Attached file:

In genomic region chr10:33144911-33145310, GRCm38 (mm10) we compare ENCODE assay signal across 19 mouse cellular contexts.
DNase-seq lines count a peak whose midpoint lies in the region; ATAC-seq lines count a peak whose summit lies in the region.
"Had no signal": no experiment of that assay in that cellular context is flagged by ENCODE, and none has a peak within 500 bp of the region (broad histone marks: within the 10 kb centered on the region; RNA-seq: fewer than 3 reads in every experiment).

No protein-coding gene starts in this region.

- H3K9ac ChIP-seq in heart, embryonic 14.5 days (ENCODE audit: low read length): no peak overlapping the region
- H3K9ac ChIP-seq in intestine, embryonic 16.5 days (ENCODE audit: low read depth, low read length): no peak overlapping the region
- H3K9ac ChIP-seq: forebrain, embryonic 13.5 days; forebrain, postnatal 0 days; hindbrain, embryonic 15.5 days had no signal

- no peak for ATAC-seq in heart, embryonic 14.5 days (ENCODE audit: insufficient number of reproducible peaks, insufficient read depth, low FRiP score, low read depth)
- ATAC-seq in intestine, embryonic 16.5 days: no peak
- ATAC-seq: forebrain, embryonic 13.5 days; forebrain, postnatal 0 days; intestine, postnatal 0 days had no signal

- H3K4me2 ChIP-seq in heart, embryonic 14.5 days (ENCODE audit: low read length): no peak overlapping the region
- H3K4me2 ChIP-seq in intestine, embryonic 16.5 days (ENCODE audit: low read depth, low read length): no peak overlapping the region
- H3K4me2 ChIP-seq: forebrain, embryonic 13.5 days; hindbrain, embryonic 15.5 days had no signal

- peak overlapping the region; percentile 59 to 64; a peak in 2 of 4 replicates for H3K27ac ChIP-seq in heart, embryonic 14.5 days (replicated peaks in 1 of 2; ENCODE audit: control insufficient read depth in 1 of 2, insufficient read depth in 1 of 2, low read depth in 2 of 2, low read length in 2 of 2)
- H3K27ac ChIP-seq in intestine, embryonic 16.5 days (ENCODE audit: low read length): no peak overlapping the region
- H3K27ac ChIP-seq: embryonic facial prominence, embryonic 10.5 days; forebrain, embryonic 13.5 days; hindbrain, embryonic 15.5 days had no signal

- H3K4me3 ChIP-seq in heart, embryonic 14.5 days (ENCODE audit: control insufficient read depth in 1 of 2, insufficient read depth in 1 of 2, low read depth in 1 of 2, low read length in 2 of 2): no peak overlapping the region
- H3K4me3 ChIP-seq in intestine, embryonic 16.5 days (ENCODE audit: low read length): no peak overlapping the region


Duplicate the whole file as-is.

In genomic region chr10:33144911-33145310, GRCm38 (mm10) we compare ENCODE assay signal across 19 mouse cellular contexts.
DNase-seq lines count a peak whose midpoint lies in the region; ATAC-seq lines count a peak whose summit lies in the region.
"Had no signal": no experiment of that assay in that cellular context is flagged by ENCODE, and none has a peak within 500 bp of the region (broad histone marks: within the 10 kb centered on the region; RNA-seq: fewer than 3 reads in every experiment).

No protein-coding gene starts in this region.

- H3K9ac ChIP-seq in heart, embryonic 14.5 days (ENCODE audit: low read length): no peak overlapping the region
- H3K9ac ChIP-seq in intestine, embryonic 16.5 days (ENCODE audit: low read depth, low read length): no peak overlapping the region
- H3K9ac ChIP-seq: forebrain, embryonic 13.5 days; forebrain, postnatal 0 days; hindbrain, embryonic 15.5 days had no signal

- no peak for ATAC-seq in heart, embryonic 14.5 days (ENCODE audit: insufficient number of reproducible peaks, insufficient read depth, low FRiP score, low read depth)
- ATAC-seq in intestine, embryonic 16.5 days: no peak
- ATAC-seq: forebrain, embryonic 13.5 days; forebrain, postnatal 0 days; intestine, postnatal 0 days had no signal

- H3K4me2 ChIP-seq in heart, embryonic 14.5 days (ENCODE audit: low read length): no peak overlapping the region
- H3K4me2 ChIP-seq in intestine, embryonic 16.5 days (ENCODE audit: low read depth, low read length): no peak overlapping the region
- H3K4me2 ChIP-seq: forebrain, embryonic 13.5 days; hindbrain, embryonic 15.5 days had no signal

- peak overlapping the region; percentile 59 to 64; a peak in 2 of 4 replicates for H3K27ac ChIP-seq in heart, embryonic 14.5 days (replicated peaks in 1 of 2; ENCODE audit: control insufficient read depth in 1 of 2, insufficient read depth in 1 of 2, low read depth in 2 of 2, low read length in 2 of 2)
- H3K27ac ChIP-seq in intestine, embryonic 16.5 days (ENCODE audit: low read length): no peak overlapping the region
- H3K27ac ChIP-seq: embryonic facial prominence, embryonic 10.5 days; forebrain, embryonic 13.5 days; hindbrain, embryonic 15.5 days had no signal

- H3K4me3 ChIP-seq in heart, embryonic 14.5 days (ENCODE audit: control insufficient read depth in 1 of 2, insufficient read depth in 1 of 2, low read depth in 1 of 2, low read length in 2 of 2): no peak overlapping the region
- H3K4me3 ChIP-seq in intestine, embryonic 16.5 days (ENCODE audit: low read length): no peak overlapping the region